bastnaesite concentrate, rare earths
Bastnaesite concentrate
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Rare Earth Minerals Processing

There are two major REE ore minerals from which predominantly LREE can be extracted with relative ease: bastnaesite and monazite.

Bastnaesite, a fluorocarbonate mineral and monazite, a phosphate, contain predominantly either cerium, lanthanum or yttrium.

The world-class rare earth deposit Mountain Pass (California, USA), operated by Molycorp, contains bastnaesite ore as part of a carbonatite body (8-12 % REO) intruded into gneiss

At the Mountain Pass operation the run of mine material is passed through a cascade of physical processing steps including crushing, screening, grinding and flotation finally producing a bastnaesite pre-concentrate from which products with different REO contents are derived in subsequent thermal and chemical processing steps.

The REE mineral concentrate is digested in hydrochloric acid and the resulting REE laden liquor is passed through a sequence of solvent extraction with several mixer-settler steps. Final products of this element-selective extraction processes are either separated REO or other products following customer requirements.

The Mount Weld (southern Western Australia) REE deposit representing the laterized cap of a large carbonatite shows generally high LREE/HREE ratios with locally enriched HREE and yttrium which are present in secondary phosphates such as crandallite and xenotime.

Physical concentration of the REE minerals is performed at Mount Weld. The run of mine material is subjected to crushing, grinding and flotation to produce a concentrate with a grade of 40% REO. The obtained flotation concentrate is sent to a thickener, the resulting pulp is dewatered by applying a pressure filtration.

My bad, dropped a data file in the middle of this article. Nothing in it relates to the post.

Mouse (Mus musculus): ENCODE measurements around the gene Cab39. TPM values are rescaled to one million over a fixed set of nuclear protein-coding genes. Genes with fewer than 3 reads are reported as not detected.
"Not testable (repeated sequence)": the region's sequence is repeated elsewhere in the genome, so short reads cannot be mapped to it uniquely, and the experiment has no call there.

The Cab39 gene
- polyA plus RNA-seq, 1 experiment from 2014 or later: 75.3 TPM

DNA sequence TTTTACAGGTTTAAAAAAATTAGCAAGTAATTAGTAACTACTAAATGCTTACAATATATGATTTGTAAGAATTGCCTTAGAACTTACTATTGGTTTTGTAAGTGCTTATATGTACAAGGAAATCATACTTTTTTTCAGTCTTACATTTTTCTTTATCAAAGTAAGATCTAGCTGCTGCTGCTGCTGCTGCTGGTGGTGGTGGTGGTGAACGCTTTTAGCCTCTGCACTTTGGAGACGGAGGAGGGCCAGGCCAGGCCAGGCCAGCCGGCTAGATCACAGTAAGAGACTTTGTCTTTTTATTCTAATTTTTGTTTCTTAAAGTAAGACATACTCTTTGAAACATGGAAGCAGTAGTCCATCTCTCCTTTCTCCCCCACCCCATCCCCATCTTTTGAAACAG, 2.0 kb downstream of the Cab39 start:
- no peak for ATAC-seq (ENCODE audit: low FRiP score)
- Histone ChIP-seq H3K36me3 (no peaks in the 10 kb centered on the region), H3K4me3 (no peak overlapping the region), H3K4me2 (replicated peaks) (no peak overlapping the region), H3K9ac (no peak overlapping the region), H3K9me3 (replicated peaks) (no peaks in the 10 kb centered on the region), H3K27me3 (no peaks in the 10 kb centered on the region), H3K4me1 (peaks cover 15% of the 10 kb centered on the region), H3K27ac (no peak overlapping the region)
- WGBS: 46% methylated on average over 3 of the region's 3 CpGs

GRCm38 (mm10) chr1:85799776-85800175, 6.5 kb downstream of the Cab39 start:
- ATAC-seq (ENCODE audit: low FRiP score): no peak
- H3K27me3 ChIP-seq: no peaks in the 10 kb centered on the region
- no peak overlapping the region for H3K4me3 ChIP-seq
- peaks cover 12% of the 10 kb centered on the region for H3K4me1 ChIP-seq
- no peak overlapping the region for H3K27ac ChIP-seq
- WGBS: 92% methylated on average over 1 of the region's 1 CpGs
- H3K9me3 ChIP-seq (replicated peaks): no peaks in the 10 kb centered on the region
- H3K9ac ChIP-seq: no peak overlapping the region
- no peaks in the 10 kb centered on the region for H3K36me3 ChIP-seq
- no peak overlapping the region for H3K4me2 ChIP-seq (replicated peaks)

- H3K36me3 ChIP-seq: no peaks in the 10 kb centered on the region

The separation into individual REO is carried out at Lynas Advanced Materials Plant in Malaysia. Here the mixed REO concentrate is cracked with sulfuric acid and leached with water. The pH is then reduced by addition of magnesium oxide and precipitated by-products are filtered off. At the separation stage the solution is mixed with hydrochloric acid and extracted in individual extraction stages using organic chemicals to separate the RE chlorides and remove impurities. In the final stage the different extraction liquids are treated with sodium carbonate, neutralized with magnesium oxide and precipitated with sodium carbonate solution or oxalic acid. Precipitated products are filtered and either further treated to obtain RE oxide or carbonate products.

Other major monazite sources are heavy mineral sands from so-called placerdeposits which are usually mined by dredging or scraping, followed by screening and concentration in spiral concentrators.  Mineral concentrates are then washed, dried and fed into magnetic separators to remove e.g. ilmenite and other magnetic minerals. In a subsequent step electrically conducting and nonconducting heavy minerals are typically separated in electrostatic plate separators followed by induced roll separators that help to distinguish induced magnetic from non-magnetic minerals (i.e. xenotime and monazite from zircon). The former two minerals can then be separated by wet table or air table taking advantage of their slightly different specific gravities.